It’s powerful, it works – but it’s not that prevalent

Business and leadership thinkers attribute the term and the concept of servant leadership to Robert K. Greenleaf. Some of the more historically informed will point out that Lao Tzu, a Chinese philosopher of the 7th century B.C., was espousing similar principles in his day.

There is no doubting the esteem in which leadership thinkers hold the concept of servant leadership. They recognise that it is an incredibly powerful approach to leadership and the positive effect it has on those who come under its influence. However, as an article in Forbes magazine pointed out, powerful though it is, it is not that prevalent.

Anyone who has read the Bible will realise that the concept of servant leadership predates Robert Greenleaf and Lao Tzu. We find the God – yes, the much maligned God of the Old Testament – revealing Himself as Israel’s helper, a term that was used first of all to describe the kind of companion God sought for Adam. In fact in those early chapters of Genesis we see God revealing Himself as a servant leader in the way He sets Adam and Eve up for success and progress in the Garden of Eden. In short, He uses His unlimited power to empower them.

Little wonder, therefore, that when the Son of God becomes son of man He describes Himself in terms of a servant. What is unusual, even breathtaking, is the extent to which He emphasises His servant like nature, both in words and in actions. And, in case anyone was in any doubt, just before His crucifixion, He took a towel and basin of water and performed the ultimate menial task, namely washing His disciples’ feet. He did not do this simply to impress His disciples with His humility, He did it, the Bible explains, firstly to show them the full extent of His love and secondly to provide an example of how they should relate to each other. He provides His followers with a towel instead of a title.

So why is it that servant leadership is not that prevalent? Why is it that even in the church the servant hearted spirit of Christ’s followers is sometimes not that much in evidence? How can we become effective servants of both the Lord and each other?

Firstly, servant leadership and serving in general is counterintuitive. The world system, whatever culture you look at, seldom if ever, equates influence with the kind of virtues associated with servanthood. Can you imagine any prospective prime minister or president being questioned about how they had developed patience or love or humility? It’s hard to imagine gentleness or kindness as qualities one would seek in future political leaders in any kind of political set up. Yet those qualities are exactly what we find in Jesus.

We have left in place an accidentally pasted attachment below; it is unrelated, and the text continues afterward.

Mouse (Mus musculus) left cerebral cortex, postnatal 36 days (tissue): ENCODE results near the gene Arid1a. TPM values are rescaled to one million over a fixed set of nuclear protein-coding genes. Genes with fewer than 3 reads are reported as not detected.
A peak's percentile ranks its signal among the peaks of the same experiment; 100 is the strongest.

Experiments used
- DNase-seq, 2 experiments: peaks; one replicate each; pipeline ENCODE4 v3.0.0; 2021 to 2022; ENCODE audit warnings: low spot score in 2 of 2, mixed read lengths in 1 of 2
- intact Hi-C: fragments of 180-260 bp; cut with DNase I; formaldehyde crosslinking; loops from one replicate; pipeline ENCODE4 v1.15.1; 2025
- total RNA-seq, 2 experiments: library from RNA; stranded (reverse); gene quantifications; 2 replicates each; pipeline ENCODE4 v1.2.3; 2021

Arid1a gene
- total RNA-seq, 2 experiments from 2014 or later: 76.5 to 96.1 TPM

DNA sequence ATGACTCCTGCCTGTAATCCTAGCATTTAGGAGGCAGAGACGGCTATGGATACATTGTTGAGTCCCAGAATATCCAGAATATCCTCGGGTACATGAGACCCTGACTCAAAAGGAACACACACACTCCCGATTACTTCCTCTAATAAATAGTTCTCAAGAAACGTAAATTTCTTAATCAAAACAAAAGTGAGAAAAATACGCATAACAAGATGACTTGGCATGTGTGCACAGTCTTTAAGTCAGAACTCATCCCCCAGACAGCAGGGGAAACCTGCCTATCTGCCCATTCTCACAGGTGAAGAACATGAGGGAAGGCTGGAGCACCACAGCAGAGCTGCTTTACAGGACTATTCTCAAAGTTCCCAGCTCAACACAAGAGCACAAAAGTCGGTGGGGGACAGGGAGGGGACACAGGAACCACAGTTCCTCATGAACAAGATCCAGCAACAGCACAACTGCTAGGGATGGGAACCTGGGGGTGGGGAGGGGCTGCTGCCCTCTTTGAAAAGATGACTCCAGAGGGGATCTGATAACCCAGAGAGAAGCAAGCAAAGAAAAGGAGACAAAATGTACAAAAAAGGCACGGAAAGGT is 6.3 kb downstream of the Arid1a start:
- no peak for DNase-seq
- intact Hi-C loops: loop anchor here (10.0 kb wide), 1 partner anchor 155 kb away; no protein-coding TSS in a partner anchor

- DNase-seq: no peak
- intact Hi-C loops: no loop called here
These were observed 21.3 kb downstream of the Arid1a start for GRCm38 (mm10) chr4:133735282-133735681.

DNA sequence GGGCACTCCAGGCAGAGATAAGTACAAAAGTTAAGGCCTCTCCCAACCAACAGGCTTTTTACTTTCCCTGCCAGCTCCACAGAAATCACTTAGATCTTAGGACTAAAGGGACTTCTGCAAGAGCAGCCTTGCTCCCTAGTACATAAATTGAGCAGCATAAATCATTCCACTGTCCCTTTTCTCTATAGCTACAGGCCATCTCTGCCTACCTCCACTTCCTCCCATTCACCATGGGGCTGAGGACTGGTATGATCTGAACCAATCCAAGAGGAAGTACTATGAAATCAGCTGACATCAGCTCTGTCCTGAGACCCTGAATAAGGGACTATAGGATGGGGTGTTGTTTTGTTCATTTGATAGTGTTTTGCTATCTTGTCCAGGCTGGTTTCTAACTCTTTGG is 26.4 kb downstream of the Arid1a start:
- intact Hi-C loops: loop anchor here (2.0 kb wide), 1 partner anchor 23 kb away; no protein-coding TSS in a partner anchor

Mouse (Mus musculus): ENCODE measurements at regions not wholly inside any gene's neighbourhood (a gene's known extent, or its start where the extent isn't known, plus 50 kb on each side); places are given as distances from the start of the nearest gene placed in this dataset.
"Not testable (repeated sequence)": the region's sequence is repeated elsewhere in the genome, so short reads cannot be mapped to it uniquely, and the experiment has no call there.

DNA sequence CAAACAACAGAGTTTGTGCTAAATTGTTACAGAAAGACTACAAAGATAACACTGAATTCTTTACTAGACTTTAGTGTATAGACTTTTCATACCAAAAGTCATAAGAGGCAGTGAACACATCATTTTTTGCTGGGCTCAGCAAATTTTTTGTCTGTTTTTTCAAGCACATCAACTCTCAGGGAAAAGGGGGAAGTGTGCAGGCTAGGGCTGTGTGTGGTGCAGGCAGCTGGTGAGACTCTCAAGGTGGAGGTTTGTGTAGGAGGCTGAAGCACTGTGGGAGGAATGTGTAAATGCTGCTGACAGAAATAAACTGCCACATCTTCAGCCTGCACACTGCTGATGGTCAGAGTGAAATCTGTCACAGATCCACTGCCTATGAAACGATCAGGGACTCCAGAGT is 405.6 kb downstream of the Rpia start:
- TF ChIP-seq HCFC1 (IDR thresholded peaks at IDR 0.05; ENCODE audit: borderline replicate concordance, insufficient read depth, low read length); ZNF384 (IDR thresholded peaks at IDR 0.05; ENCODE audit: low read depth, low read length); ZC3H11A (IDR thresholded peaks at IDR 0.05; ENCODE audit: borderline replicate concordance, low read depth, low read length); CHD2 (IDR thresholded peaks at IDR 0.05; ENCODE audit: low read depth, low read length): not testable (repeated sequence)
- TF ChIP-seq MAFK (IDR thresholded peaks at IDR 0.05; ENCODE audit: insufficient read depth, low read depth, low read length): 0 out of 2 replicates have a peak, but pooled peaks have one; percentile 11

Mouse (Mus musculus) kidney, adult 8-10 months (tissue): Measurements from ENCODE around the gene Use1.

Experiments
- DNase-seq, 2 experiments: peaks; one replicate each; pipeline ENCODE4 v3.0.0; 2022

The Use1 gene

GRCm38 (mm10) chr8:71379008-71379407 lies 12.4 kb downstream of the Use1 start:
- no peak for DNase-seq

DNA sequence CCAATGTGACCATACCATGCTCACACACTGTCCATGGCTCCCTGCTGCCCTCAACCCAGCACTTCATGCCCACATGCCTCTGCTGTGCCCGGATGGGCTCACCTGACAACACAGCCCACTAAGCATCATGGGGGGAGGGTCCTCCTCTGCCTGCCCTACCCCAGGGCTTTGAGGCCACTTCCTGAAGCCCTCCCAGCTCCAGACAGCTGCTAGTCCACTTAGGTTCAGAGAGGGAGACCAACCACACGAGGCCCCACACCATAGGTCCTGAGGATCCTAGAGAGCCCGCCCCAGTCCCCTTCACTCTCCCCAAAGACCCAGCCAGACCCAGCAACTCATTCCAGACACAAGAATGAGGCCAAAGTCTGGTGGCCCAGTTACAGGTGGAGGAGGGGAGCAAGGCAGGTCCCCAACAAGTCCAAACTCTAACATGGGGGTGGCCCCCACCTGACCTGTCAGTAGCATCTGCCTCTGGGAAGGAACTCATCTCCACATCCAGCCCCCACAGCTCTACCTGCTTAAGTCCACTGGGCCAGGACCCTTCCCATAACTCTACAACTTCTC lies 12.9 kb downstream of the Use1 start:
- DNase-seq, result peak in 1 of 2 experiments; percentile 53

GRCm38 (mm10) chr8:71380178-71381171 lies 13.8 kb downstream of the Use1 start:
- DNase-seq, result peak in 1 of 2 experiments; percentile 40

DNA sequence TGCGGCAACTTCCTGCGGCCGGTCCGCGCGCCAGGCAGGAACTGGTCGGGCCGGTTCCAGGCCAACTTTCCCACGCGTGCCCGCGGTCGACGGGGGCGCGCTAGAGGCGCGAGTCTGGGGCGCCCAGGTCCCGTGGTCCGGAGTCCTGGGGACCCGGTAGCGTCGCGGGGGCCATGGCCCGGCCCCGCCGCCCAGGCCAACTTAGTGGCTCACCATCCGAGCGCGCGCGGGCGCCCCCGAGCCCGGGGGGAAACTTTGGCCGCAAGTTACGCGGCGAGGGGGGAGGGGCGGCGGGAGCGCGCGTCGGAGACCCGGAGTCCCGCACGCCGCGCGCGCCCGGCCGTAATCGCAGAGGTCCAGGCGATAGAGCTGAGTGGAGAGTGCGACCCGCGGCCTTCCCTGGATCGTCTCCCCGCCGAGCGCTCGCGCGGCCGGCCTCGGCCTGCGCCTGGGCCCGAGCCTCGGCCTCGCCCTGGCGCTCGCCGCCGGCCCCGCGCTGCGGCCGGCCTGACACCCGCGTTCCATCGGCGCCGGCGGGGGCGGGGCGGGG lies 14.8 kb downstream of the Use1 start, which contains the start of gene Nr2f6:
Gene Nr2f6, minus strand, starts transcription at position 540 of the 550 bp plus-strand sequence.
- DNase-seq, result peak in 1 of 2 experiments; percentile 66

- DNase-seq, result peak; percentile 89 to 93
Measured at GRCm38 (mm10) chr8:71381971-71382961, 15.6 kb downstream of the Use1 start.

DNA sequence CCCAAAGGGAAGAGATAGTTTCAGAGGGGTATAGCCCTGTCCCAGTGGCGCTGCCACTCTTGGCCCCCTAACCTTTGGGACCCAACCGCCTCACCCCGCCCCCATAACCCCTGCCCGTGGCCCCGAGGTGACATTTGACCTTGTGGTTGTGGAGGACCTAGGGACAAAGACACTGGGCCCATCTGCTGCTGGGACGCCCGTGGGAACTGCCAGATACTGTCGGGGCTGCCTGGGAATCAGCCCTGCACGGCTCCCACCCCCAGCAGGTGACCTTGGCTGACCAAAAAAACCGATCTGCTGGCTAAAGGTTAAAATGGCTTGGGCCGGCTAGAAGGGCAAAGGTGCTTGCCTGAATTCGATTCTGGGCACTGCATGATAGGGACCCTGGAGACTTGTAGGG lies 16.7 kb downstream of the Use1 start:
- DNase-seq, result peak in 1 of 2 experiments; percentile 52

Secondly, servant leadership requires a deep level of security in who we are in Christ. John’s gospel explains in the verses before the description of Jesus washing His disciples’ feet, that Jesus knew that the Father had put all things under his power, and that he had come from God and was returning to God;  so he got up from the meal, took off his outer clothing, and wrapped a towel round his waist (John 13.3-4). Jesus did not serve in spite of the fact that He was the Son of God, but because He was the Son of God. The more we discover who we are, the more serving should become a natural expression.

Thirdly, we need conviction about the impact of servanthood. Towels just don’t seem to make the same impression as titles!

One follower of Jesus who laid hold of the towel and served with distinction was Stephen, the first martyr in the Christian church. In Acts 6 he is chosen to help deliver bread to the church’s widows. His practical service opens doors for supernatural ministry and preaching the gospel. The impact of his service extends even into the manner of his death, as the future apostle Paul stands watching as Stephen lays down his life for Jesus. Serving has the power to change people’s worlds.

Finally, serving is simply a matter of following the example of Christ. Here’s what Jesus said after He’d washed His disciples’ feet:

I’ve laid down a pattern for you. What I’ve done, you do. I’m only pointing out the obvious. A servant is not ranked above his master; an employee doesn’t give orders to the employer. If you understand what I’m telling you, act like it—and live a blessed life (John 13.15-17, The Message).

No other reason is needed. Jesus says do it. Do it – and live a blessed life.

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